On this episode of the Unsupervised Learning podcast, Razib talks to Virginia Postrel, the author of The Fabric of Civilization, The Power of Glamour, The Substance of Style and The Future and its Enemies. Formerly a columnist at The Wall Street Journal and Bloomberg View, and the former editor of Reason, she is now a fellow at Chapman University’s Smith Institute.
First, Razib and Postrel discuss her recently reported piece for The Wall Street Journal, Synthetic Meat Will Change the Ethics of Eating. In the wake of the stagnation in the plant-based meat market the eyes of many futurists are turning to the technically difficult task of growing real cells and eventually tissue in the laboratory, basically detaching the production of meat from living animals. Postrel notes that the price for some synthetic meats are now starting to be competitive with the higher-end fare. She discusses in her piece eating synthetic salmon in sushi. The salmon’s appearance was a bit artificial in its geometrical regularity despite its entirely natural taste and texture. To her surprise, she observed on her Substack that some of the strongest reactions to the idea of synthetic meat came from conservatives, as many evinced horror and disgust. Though the companies that create synthetic meat are generally focused on critiques from the “crunchy” anti-GMO Left, Postrel wonders if perhaps a more robust reaction might not be from the populist Right which perceives these new technologies through a tribal and politically polarized lens as many of these entrepreneurs sell their value-proposition as furthering the rise of a green carbon-neutral economy.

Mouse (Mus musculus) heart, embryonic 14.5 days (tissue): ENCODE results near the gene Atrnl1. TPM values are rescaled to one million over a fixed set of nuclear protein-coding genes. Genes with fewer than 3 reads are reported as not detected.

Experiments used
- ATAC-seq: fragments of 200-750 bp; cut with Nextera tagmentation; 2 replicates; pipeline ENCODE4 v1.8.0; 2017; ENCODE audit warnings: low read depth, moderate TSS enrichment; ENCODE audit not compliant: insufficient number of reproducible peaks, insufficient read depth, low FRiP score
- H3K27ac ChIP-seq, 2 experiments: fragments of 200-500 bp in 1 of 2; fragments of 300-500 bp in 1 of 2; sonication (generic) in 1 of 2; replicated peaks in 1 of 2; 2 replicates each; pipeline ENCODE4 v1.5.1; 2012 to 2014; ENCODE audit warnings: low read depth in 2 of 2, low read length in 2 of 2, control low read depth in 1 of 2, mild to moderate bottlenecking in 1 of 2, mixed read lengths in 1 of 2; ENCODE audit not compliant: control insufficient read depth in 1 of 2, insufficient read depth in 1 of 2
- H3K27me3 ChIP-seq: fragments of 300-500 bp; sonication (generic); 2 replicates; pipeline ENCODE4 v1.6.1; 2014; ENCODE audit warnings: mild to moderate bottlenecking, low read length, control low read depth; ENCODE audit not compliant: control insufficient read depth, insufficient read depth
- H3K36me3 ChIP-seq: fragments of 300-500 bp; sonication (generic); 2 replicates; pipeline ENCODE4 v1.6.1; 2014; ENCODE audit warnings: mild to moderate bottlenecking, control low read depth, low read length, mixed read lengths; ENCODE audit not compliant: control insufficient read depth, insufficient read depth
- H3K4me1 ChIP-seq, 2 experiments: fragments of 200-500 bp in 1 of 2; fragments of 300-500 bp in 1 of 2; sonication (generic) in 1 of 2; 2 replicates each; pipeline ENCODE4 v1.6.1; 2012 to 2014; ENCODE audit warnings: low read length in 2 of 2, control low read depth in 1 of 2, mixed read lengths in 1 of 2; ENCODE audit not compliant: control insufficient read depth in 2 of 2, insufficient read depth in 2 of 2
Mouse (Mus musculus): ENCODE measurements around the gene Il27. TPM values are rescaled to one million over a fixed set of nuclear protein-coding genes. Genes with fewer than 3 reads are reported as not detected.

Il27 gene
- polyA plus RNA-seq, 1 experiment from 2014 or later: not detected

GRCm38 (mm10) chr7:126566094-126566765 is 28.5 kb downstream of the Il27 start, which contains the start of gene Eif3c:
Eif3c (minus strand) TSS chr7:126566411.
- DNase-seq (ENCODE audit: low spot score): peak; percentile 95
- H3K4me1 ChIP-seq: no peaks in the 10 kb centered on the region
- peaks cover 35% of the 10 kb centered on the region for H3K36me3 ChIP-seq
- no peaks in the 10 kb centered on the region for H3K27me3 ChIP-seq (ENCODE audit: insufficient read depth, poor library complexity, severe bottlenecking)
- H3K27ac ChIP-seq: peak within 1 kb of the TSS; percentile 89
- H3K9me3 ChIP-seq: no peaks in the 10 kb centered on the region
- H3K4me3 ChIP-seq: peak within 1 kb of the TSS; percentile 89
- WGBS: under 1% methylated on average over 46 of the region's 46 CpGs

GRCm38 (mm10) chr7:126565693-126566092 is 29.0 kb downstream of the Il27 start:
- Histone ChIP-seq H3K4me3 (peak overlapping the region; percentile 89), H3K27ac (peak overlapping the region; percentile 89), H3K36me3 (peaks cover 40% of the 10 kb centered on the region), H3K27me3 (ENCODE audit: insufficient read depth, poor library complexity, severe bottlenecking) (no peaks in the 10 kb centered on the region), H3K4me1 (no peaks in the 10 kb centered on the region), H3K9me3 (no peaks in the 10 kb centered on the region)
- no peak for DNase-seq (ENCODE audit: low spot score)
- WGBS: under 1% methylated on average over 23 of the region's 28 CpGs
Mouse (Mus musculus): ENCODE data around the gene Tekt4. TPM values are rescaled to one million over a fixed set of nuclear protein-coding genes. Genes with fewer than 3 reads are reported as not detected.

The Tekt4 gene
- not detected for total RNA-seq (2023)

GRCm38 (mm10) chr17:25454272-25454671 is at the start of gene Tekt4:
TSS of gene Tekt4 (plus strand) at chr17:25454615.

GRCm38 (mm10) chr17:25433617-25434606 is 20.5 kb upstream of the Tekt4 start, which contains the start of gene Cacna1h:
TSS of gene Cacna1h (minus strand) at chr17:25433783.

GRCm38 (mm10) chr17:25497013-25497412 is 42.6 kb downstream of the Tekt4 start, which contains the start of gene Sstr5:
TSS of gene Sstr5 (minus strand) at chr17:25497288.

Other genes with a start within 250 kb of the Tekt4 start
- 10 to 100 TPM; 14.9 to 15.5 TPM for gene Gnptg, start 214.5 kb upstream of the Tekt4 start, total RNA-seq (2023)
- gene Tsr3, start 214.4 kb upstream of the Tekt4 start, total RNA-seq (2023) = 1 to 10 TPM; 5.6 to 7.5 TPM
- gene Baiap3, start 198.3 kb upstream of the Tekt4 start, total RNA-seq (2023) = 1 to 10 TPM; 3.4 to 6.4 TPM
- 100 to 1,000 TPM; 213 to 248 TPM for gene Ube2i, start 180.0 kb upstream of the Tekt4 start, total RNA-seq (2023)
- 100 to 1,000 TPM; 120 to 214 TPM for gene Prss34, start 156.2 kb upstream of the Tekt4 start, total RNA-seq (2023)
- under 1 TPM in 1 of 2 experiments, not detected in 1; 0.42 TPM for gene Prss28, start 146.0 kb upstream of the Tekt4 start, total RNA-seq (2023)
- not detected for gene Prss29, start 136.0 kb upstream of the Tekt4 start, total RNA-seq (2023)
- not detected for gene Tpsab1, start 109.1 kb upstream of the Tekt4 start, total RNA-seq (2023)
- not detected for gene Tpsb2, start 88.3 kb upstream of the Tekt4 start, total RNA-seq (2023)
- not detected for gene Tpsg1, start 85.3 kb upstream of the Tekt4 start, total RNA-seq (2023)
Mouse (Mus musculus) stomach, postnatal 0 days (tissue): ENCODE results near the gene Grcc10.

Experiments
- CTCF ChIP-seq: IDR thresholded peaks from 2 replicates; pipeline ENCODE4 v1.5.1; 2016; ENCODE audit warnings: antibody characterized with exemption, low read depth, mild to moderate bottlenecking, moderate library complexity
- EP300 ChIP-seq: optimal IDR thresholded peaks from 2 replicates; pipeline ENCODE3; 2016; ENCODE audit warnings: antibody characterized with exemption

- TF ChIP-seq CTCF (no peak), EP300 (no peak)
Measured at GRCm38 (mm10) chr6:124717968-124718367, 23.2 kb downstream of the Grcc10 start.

Razib and Postrel also discuss her 2020 book The Fabric of Civilization, a cultural and economic history that spans the Pleistocene to the age of “fast fashion.” In addition to unpacking the fortuitous genetics of cotton (of course), Postrel also explains how clothing today is so much cheaper than in the 1970s. Razib also asks her about the rise, fall, and now rise again of synthetics and the various fortunes of linen, cotton, hemp, and wool.